Achieving that ambition will require advances on several fronts. Some will meet resistance; others will take years to produce results. The plans include a five-year concession programme, under which investors will spend nearly $15bn, about 6% of this year’s GDP, to build roads, airports and hospitals. The government itself will invest $8bn in the Araucanía region, Chile’s poorest. It wants to provide free nursery school for every child, which should bring more women into the labour force and raise productivity in the long run. Employers will pay into a fund for that. The government also plans to reduce regulation of business, which is more complex than in any other member of the OECD. More controversial is a scheme to make rules for employing students more flexible than for other workers.
Chile has no independent agency like Britain’s Office of Budget Responsibility to estimate revenues and spending, points out Eduardo Engel, a director of Espacio Público, a think-tank. The government missed an opportunity to set the tax on diesel at the same rate as that on petrol and has left open widely used loopholes.
If the tax reform does not pay for itself, the government will have less money to spend on more popular policies, like the investment in Araucanía. Mr Engel worries that the battle over tax reform will use up political capital needed to address the grievances of Chile’s middle class, especially crime, poor-quality health care and pension benefits they deem to be too low. Neither Mr Piñera nor his ministers have been astute political managers. The education minister suggested in July that schools should host bingo games to pay for repairs, a gaffe that led to his sacking.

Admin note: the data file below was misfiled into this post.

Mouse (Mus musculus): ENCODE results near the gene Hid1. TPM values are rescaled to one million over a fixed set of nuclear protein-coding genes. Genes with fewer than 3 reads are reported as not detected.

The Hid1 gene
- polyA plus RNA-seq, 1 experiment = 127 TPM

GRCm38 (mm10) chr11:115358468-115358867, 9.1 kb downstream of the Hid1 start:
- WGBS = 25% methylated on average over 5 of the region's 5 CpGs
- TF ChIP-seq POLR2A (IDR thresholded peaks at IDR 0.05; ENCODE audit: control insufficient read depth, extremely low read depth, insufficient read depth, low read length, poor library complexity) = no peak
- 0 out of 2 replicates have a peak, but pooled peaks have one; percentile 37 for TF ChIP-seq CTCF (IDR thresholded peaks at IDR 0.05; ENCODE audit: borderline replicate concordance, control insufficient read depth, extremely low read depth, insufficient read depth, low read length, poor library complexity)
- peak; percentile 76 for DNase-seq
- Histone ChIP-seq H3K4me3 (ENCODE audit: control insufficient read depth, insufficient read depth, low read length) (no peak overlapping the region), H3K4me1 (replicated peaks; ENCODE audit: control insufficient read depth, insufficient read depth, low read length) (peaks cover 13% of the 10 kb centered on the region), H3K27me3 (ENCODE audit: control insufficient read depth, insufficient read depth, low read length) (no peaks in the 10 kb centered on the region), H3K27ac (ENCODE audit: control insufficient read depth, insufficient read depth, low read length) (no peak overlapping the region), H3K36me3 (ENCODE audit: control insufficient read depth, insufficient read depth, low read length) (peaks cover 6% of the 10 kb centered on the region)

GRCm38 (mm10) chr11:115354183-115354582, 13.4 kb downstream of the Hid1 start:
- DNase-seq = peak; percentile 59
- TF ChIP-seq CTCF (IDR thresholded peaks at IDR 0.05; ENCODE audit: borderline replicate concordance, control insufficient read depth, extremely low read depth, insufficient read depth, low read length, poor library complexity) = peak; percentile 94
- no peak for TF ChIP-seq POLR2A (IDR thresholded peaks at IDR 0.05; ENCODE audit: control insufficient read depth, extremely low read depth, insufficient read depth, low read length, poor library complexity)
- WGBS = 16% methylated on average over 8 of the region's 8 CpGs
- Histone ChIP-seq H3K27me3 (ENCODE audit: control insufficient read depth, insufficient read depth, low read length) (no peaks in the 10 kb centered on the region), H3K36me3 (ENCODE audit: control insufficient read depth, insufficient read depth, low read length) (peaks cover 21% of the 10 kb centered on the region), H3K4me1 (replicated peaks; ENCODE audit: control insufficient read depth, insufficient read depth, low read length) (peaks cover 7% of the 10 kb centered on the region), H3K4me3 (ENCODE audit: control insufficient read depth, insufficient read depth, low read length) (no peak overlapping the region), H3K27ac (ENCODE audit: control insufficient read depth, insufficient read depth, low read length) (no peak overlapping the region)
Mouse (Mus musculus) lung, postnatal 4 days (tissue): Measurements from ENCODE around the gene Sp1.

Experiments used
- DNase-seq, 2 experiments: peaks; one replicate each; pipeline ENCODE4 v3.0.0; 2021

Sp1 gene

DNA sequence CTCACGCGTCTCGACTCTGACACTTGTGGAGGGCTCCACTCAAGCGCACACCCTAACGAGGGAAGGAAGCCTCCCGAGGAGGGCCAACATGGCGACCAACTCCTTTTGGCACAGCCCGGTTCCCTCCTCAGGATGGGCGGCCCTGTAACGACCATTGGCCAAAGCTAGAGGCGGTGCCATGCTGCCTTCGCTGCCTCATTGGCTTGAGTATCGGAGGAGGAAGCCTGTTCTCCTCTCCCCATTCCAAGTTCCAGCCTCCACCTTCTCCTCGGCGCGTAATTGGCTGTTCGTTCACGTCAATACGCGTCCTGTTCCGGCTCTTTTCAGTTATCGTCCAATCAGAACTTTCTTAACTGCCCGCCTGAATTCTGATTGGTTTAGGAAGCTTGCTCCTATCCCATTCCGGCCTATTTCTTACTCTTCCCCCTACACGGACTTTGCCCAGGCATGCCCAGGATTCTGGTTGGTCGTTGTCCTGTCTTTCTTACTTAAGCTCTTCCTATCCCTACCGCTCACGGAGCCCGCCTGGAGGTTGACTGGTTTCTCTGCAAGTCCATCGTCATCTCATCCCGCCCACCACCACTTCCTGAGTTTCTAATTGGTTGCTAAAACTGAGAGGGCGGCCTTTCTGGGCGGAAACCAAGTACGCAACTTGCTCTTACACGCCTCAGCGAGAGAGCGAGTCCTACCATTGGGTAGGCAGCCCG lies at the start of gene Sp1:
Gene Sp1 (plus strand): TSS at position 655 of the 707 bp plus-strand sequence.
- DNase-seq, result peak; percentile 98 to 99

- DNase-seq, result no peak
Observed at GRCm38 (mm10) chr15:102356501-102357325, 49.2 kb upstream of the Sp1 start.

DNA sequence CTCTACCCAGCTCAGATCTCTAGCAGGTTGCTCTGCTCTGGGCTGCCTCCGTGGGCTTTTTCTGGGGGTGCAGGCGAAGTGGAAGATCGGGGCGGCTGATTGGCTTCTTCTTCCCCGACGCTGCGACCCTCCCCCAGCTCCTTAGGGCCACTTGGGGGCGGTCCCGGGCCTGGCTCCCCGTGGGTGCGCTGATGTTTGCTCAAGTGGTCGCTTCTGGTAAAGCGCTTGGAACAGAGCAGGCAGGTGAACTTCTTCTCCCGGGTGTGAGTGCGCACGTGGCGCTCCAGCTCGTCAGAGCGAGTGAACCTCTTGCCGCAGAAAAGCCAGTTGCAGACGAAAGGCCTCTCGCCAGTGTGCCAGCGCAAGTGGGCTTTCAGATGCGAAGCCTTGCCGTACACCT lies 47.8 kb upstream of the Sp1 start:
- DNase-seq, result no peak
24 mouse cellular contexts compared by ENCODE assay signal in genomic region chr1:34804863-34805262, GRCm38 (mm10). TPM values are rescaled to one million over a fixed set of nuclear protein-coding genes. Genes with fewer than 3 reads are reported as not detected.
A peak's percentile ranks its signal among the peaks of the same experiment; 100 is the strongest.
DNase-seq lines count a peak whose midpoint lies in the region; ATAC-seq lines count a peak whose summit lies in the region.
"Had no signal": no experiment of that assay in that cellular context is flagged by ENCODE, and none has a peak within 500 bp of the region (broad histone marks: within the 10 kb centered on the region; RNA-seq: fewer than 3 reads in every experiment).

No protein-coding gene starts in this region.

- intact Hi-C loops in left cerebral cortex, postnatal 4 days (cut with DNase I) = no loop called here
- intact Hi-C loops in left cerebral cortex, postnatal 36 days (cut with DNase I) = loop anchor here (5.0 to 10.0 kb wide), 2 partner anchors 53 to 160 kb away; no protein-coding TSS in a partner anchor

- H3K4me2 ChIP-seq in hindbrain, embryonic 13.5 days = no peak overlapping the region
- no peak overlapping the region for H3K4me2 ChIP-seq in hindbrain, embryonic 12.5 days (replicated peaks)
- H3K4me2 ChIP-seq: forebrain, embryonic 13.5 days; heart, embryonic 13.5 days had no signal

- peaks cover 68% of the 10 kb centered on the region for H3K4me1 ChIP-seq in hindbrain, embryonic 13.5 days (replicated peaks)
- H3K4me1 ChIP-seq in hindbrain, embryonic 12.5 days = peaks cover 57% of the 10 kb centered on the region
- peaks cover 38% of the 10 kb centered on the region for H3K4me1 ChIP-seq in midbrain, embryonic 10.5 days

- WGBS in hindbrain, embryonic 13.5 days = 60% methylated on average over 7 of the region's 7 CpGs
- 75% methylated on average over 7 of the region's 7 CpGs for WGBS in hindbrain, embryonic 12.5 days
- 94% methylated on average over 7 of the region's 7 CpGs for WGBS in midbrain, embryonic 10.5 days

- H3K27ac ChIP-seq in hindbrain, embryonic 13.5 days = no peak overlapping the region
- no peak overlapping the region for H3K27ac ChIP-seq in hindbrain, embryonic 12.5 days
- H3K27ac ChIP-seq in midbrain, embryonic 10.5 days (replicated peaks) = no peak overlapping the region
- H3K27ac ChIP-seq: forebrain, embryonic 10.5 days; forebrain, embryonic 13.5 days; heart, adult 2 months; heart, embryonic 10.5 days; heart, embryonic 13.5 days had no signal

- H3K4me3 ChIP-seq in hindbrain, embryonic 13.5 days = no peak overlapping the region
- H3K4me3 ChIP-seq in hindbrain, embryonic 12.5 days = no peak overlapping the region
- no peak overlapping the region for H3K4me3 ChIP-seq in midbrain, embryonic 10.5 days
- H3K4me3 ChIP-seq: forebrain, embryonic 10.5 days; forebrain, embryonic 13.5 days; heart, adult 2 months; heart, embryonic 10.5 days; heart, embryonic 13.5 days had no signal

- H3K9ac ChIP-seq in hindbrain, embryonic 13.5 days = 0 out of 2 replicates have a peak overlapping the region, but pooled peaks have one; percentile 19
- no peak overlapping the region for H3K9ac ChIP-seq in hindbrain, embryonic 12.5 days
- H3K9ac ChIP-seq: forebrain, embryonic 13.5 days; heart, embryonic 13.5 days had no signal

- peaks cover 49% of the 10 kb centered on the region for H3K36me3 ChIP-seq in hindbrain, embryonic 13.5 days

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eeuunikkeiexpat
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Re: The Pinera administration 2.0

Post by eeuunikkeiexpat » Thu Sep 27, 2018 10:52 pm

Real life Chile personal observation:

My native stepdaughters have noticed a downward movement in lower level professional wages in the past year. Jobs that used to pay say 800k have been chopped down to below 400k and the requirements have become tougher, especially such things as English language proficiency and university requisite.

IMO, this has a lot to do with immigrants with university degrees (probably free in their native countries) along with the more prevalence of English proficiency at that level of education in those countries and their desperation for work as they are from hellholes like Venezuela...

One stepdaughter was recently let go at LATAM from a sales position and then saw a LATAM ad for the same job at less base and less beneficial commission structure then her previous contract at LATAM. That stepdaughter BTW was a Gullier supporter and we had more than one heated political discussion over the immigration issue in which reality and real life personal events now seem to prove me correct...